By John Jericiau
We just left the theater after seeing the new movie “The Impossible”. Yes, date night has resumed, thanks to the willingness of our friend/surrogate to return to her post as Saturday night babysitter for our 5-year-old, our 4-year-old (turning 5 in nine days), and our 2-month-old infant, for whom she did an excellent job of babysitting for 9 months while he was growing in her uterus. As daunting as three kids might sound for a babysitter, the timing is right for a late movie. We get the two older boys bathed and fed and in their pajamas. They curl up with our friend on the sofa and enjoy their own movie night (tonight was “Madagascar 3”). Our newest son, on the other hand, is already snoozing in the swing as we sneak out the back door, enjoying some REM sleep like he has most evenings. I think he is just resting up for his middle of the night partying with us after we get home. He usually gets up around 10:30pm or 11:00pm for another feeding before going right back to sleep, so our friend only has to deal with him once, and that’s after the older boys have long gone to sleep.
The movie we saw tonight was about a lion, zebra, hippo, and giraffe trying to find their way to New York. Wait, that was the boys’ movie. The one we saw, “The Impossible”, was a true story about one family’s harrowing experience during the 2004 Indian Ocean tsunami that hit the coast of Thailand (where they were enjoying Christmas vacation), in which a total of 230,000 people were killed in 14 different countries. While some of the scenes in this movie made fighting off the tears impossible, this was quite possibly the most boring disaster movie I’ve ever seen. But just as the family portrayed in the film has three young sons just like we do, it did make me quickly cross off Thailand in my mind as a possible destination for a beach vacation for us.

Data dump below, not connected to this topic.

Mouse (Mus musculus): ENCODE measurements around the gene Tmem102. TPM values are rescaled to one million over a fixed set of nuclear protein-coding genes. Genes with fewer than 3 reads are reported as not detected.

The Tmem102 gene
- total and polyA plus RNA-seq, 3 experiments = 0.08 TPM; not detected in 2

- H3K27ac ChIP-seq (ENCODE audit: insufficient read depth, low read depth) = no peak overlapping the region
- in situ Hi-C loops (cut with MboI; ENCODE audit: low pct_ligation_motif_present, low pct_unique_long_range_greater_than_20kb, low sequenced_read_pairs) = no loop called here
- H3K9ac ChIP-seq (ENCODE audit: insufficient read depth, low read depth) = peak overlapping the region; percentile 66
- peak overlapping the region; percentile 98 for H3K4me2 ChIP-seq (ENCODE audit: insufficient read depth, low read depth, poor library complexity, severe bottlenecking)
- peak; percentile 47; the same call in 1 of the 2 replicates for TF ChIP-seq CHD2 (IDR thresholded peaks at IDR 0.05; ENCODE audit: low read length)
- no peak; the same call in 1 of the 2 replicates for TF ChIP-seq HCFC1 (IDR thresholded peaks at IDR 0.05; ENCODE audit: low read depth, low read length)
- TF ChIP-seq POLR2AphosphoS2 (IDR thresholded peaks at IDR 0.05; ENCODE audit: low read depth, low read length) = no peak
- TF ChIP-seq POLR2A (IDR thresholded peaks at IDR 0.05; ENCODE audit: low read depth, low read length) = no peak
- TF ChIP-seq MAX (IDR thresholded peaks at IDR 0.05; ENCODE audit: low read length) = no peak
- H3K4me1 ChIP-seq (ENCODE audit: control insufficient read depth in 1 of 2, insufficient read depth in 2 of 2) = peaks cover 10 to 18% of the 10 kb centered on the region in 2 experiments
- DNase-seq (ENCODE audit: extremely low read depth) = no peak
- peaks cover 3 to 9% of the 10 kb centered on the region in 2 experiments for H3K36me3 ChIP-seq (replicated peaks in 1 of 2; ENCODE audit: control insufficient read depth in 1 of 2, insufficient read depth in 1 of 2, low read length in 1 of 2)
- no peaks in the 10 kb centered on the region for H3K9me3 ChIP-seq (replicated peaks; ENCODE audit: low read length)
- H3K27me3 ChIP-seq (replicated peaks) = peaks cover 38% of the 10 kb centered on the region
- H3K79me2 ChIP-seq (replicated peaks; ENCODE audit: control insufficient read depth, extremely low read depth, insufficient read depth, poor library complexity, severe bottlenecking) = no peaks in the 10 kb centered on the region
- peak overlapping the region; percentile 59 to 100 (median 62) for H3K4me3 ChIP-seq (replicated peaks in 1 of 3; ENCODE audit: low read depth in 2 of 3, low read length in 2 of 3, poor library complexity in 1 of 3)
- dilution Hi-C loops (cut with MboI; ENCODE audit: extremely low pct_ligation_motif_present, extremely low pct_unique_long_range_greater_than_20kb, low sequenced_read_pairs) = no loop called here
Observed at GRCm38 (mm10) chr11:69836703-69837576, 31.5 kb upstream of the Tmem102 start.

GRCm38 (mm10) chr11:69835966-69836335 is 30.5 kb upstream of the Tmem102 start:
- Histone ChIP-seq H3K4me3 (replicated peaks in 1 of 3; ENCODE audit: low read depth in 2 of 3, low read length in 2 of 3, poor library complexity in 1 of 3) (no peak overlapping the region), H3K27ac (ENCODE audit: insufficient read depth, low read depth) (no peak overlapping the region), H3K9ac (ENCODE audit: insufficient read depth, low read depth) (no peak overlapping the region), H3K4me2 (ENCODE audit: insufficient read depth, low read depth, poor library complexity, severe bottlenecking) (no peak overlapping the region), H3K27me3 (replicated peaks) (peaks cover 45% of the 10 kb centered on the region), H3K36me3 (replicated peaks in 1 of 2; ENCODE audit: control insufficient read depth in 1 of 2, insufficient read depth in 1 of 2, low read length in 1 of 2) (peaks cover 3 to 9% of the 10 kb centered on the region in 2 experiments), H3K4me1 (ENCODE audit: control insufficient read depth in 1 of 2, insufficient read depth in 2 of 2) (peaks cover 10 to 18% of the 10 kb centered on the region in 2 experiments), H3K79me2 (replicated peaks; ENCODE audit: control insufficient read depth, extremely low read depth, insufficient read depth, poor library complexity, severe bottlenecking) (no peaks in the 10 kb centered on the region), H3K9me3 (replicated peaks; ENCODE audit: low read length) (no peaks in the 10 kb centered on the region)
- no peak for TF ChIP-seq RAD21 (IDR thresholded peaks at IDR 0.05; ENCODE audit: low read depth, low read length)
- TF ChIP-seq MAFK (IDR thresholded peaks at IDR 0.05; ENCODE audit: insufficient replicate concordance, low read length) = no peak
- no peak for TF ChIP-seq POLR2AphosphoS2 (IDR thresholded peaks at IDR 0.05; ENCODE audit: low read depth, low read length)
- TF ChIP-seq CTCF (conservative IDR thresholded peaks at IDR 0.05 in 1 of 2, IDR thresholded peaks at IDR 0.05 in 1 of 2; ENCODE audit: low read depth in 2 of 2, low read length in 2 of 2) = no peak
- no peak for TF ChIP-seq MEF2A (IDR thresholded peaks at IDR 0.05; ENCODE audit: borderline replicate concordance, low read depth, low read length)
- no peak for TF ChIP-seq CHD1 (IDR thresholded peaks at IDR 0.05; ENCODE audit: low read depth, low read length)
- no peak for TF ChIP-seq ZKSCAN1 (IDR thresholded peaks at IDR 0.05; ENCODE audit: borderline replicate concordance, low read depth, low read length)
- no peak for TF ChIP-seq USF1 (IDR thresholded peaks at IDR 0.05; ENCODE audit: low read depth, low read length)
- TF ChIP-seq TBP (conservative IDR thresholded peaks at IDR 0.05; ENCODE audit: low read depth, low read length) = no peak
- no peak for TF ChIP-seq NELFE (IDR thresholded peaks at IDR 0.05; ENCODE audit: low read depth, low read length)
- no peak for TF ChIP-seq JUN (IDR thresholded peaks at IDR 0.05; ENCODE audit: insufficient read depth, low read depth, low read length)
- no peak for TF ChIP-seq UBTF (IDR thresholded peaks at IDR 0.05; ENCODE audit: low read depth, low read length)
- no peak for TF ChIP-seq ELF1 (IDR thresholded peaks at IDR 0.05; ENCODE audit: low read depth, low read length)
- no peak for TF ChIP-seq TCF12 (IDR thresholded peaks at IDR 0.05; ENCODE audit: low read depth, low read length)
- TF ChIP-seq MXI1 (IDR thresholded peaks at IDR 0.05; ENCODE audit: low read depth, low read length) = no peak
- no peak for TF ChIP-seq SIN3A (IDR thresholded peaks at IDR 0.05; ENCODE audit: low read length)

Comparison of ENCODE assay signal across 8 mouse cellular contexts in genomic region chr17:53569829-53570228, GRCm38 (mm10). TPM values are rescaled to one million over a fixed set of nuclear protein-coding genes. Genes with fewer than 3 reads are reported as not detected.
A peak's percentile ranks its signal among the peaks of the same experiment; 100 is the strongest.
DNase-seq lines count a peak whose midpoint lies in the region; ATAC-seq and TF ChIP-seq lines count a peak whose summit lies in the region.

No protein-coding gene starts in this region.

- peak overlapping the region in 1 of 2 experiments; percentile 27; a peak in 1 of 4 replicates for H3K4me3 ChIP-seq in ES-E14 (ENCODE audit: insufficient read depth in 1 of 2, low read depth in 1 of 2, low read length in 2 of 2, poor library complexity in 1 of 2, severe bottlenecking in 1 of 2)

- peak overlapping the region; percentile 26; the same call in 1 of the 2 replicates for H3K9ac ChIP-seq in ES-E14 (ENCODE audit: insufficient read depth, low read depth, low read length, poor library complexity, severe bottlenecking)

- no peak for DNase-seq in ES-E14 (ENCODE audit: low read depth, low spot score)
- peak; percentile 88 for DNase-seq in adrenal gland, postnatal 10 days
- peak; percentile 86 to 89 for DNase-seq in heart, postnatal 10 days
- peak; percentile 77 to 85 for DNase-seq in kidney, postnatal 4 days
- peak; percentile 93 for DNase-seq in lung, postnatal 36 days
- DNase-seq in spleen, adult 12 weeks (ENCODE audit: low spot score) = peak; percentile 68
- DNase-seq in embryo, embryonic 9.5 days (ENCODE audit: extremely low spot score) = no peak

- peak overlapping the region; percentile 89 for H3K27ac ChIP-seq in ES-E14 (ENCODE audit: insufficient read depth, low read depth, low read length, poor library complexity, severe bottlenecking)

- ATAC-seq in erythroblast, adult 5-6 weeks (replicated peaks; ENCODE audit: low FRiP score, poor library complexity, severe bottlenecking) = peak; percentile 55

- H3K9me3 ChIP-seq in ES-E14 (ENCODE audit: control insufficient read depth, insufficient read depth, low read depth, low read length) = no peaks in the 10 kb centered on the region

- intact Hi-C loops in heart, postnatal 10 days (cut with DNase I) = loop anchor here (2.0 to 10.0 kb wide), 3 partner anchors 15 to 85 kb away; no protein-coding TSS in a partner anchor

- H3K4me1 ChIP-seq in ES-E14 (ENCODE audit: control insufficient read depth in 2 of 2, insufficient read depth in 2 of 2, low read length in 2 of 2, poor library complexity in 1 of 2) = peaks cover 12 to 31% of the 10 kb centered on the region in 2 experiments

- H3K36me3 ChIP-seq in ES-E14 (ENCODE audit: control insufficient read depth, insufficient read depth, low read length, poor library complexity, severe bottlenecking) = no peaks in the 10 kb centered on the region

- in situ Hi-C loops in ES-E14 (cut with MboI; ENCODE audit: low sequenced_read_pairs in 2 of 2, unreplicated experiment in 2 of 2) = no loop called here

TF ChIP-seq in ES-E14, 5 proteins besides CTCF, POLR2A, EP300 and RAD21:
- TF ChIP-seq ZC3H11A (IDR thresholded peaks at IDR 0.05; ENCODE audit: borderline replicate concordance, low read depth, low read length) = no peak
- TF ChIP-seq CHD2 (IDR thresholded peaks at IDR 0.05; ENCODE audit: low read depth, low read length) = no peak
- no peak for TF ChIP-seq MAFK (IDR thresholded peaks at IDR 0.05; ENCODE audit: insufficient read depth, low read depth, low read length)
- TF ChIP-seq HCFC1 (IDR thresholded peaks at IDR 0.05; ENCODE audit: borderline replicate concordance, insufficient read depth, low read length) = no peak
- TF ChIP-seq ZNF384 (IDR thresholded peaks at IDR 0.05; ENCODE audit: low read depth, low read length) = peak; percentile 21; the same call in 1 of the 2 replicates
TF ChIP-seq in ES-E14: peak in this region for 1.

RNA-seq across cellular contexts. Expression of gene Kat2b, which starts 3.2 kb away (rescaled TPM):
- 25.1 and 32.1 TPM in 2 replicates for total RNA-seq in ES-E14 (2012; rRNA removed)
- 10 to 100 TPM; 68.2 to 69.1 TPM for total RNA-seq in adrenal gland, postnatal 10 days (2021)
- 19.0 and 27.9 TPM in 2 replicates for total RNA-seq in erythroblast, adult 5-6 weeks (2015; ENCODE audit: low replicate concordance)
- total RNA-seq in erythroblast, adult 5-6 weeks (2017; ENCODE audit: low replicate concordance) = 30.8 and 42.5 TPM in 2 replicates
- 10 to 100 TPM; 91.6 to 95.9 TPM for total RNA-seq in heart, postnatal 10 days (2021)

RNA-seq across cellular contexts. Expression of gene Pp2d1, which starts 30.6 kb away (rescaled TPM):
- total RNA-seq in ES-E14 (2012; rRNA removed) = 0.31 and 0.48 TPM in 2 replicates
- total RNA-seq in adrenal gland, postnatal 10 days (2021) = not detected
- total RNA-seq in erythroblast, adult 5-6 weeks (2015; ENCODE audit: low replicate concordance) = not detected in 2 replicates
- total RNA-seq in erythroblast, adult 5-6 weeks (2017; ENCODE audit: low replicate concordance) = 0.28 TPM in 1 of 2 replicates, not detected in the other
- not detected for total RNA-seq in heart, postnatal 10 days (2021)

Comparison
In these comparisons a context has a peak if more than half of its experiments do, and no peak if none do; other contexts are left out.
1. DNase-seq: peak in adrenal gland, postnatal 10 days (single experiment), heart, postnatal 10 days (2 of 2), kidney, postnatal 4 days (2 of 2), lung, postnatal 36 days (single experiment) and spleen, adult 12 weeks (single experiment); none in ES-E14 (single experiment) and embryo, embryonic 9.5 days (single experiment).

Disasters happen, many times in an instant, and there’s no way to avoid harm or predict where one will occur, so maybe I’m being to quick to rule Thailand out. Still, it’s important to consider that a family member could possibly need some serious attention by health personnel after a disaster such as a tsunami, and it’s just a fact that developed countries would be able to provide the needed care much easier and also have more resources available than some third world location. While they are extremely beautiful beach towns, they may not be the best choice for a family with young kids.
Disasters do happen closer to home as well. This week will mark the 19th anniversary of the Northridge Earthquake, a jolt with a magnitude 6.7 that killed 57 and injured over 8700 people here in Los Angeles. I was in escrow on my current home while living in a condo about a mile away. When the earthquake hit at 4:31 am the building shook so hard that my bed moved three feet to the right. Although I was of course without my three sons at the time, I did have three beautiful Dalmatian puppies, all of whom were sleeping with me in my bed. I remember feeling so helpless as the shaking got more and more intense, since I was unable to scoop up all three at the same time and sprint to safety under the bedroom doorframe. I was forced to choose only two of them, one for each of my arms, and I shudder to think what I would do if that situation were to arise with my current family. After the shaking and tremors subsided, I did throw on my running shoes and sprint over to my future home. Although some neighboring homes sustained damage, as did quite a large section of Santa Monica residences, my new abode was completely upright, intact, and unbroken.
The recent Sandy Hook Elementary School massacre was also a type of disaster, albeit man made. The details of that shooting continue to haunt me. School is a place where Daddy cannot be present to protect and save his kids. I can’t be there to throw myself in front of a bullet or scoop up the boys and lead them to safety, and that scares me.
Who knows what crazy disaster is next? A hurricane in Santa Monica? A giant sinkhole that engulfs my house? A terrorist attack?
It’s not likely, but it’s possible.